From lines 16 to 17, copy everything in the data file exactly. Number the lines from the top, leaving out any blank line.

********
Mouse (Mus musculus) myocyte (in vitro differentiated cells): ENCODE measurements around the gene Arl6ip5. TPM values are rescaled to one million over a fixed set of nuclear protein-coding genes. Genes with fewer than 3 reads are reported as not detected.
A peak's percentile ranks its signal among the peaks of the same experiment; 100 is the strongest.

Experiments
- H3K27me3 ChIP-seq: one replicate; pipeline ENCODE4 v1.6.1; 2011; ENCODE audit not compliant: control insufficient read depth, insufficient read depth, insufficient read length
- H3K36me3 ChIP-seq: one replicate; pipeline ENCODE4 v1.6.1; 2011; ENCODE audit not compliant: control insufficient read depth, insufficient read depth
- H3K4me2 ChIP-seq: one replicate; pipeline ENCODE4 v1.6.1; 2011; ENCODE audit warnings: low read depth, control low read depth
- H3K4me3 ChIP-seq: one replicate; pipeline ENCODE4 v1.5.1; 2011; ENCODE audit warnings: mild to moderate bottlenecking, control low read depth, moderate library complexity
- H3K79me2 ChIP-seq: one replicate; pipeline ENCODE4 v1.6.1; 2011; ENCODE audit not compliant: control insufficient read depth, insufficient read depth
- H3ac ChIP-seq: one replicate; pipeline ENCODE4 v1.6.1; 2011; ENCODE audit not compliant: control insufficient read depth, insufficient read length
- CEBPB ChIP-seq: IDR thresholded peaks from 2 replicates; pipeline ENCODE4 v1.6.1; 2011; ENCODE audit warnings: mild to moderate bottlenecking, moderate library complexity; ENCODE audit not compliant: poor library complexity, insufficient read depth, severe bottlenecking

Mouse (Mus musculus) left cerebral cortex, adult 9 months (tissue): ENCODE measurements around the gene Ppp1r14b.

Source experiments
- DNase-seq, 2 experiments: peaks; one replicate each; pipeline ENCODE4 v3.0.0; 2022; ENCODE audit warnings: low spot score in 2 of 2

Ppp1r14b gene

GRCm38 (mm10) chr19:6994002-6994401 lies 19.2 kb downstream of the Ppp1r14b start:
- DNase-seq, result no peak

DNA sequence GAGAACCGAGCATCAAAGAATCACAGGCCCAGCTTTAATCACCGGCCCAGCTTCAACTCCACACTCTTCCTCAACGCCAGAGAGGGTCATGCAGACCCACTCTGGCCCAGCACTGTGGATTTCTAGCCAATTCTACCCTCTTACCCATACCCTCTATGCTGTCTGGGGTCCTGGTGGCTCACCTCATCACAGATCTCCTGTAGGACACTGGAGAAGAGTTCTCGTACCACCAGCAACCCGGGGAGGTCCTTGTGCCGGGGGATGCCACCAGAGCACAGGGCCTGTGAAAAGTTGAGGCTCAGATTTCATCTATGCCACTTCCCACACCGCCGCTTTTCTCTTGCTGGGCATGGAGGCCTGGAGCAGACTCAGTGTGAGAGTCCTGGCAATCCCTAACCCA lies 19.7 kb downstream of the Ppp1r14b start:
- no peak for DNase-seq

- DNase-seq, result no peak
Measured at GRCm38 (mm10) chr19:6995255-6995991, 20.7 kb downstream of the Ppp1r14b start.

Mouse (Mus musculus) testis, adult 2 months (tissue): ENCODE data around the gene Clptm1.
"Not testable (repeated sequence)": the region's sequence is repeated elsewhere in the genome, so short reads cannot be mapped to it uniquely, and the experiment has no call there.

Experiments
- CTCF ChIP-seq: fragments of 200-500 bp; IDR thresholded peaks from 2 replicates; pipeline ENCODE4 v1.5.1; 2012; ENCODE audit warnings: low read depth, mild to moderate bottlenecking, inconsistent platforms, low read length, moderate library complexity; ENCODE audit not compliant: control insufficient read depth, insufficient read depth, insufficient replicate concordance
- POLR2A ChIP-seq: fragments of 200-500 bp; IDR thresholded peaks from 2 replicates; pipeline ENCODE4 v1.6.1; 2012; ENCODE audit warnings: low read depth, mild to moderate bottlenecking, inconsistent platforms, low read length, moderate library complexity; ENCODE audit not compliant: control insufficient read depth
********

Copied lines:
- DNase-seq, result no peak

DNA sequence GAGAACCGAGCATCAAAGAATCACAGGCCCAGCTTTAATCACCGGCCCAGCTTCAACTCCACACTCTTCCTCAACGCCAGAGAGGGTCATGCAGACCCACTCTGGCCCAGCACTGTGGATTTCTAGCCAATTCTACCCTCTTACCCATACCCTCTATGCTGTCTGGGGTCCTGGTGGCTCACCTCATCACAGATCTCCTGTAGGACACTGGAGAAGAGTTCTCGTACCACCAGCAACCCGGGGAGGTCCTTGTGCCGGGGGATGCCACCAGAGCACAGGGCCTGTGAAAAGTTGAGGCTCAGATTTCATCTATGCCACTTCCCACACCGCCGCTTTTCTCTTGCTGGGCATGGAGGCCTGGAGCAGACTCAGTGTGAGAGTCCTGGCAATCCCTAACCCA lies 19.7 kb downstream of the Ppp1r14b start: